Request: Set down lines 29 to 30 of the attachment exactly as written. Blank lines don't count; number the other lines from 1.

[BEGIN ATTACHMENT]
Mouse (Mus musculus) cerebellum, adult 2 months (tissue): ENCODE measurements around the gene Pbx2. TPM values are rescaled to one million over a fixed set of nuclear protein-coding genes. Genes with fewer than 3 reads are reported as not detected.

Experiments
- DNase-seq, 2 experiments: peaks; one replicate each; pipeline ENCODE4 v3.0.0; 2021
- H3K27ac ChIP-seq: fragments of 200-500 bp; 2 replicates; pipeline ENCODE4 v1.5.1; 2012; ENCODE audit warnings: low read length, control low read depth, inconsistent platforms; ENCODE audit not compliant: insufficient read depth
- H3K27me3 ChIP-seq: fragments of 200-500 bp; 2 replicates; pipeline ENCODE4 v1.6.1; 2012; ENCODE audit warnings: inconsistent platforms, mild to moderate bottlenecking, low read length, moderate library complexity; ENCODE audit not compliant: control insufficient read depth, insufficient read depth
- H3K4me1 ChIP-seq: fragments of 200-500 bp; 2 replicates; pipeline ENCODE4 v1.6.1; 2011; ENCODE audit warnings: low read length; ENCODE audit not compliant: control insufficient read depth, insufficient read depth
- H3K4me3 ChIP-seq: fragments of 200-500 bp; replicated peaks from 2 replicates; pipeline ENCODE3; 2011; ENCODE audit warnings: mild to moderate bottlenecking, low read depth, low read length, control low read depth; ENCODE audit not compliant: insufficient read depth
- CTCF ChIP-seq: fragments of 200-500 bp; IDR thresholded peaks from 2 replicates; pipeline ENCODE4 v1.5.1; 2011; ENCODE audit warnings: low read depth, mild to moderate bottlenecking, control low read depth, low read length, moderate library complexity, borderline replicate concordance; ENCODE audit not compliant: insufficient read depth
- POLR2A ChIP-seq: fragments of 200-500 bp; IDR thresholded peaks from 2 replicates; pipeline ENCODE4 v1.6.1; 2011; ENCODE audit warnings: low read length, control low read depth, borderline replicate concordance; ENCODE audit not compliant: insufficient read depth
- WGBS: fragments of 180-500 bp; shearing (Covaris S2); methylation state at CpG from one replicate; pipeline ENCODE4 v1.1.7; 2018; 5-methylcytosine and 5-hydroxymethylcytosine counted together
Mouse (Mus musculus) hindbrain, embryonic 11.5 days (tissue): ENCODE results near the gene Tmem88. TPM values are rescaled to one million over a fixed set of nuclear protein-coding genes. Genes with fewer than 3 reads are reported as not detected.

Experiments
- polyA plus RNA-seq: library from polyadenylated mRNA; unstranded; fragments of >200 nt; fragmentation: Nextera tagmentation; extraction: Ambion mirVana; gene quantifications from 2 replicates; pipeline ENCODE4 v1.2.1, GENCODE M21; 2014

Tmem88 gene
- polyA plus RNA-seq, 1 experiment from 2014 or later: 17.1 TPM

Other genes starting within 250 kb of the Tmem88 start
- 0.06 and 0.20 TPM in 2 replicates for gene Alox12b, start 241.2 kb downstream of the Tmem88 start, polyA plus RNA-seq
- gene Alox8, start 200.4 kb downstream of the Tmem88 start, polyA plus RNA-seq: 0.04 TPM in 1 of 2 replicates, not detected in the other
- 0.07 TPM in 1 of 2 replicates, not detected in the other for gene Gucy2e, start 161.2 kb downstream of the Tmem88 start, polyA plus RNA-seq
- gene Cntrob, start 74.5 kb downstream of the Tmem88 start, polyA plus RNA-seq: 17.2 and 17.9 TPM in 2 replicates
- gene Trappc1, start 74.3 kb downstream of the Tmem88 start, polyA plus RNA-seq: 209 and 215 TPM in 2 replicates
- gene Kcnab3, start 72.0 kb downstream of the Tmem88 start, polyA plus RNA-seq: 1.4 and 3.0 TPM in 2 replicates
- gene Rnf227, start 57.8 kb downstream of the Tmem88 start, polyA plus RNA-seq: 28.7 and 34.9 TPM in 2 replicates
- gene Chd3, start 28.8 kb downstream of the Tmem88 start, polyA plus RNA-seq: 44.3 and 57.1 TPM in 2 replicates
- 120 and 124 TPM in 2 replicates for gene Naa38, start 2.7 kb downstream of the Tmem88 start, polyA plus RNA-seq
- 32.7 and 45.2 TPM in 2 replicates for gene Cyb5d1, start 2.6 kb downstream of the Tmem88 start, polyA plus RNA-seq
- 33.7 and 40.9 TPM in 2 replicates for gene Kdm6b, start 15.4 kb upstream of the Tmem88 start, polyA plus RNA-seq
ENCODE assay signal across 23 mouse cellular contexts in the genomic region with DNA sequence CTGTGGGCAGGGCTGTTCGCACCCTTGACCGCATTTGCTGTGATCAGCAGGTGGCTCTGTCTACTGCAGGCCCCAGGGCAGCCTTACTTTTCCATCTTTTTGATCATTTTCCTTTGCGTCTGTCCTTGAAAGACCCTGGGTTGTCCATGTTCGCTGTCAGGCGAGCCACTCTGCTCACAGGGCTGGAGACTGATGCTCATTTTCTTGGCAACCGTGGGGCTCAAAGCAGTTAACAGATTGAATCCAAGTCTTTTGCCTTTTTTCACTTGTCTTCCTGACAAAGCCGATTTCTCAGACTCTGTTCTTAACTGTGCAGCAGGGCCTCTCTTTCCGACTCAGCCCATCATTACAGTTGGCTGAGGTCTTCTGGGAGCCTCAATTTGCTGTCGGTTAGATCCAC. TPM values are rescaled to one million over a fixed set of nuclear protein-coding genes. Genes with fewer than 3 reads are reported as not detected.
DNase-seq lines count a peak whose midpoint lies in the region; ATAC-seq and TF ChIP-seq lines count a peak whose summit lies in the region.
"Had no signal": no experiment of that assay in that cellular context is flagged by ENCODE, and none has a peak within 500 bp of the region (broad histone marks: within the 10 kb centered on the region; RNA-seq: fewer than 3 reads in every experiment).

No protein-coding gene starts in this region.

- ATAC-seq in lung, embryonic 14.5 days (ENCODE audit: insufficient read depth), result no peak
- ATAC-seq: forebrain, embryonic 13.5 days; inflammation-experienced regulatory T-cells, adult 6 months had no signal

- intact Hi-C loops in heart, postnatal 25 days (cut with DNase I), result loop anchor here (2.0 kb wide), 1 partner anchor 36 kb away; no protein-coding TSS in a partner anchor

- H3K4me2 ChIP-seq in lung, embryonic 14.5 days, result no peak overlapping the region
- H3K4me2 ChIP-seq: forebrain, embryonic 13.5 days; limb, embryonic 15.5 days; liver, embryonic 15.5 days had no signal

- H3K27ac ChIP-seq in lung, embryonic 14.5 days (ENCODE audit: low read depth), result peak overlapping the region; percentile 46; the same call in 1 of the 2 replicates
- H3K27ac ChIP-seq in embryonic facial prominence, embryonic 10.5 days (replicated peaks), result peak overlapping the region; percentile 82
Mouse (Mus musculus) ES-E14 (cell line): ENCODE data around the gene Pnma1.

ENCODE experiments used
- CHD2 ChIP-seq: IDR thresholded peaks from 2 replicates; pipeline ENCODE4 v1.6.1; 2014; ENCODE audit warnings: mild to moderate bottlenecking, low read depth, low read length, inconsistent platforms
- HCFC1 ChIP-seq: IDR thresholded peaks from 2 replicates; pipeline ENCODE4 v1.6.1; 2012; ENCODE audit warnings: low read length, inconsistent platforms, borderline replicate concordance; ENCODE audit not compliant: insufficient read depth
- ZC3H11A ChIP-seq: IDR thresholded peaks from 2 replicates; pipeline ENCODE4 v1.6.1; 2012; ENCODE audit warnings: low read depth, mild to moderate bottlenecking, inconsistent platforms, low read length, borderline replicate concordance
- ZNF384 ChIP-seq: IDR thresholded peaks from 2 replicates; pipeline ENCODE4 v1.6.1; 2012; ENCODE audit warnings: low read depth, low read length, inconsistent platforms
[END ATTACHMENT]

DNase-seq lines count a peak whose midpoint lies in the region; ATAC-seq and TF ChIP-seq lines count a peak whose summit lies in the region.
"Had no signal": no experiment of that assay in that cellular context is flagged by ENCODE, and none has a peak within 500 bp of the region (broad histone marks: within the 10 kb centered on the region; RNA-seq: fewer than 3 reads in every experiment).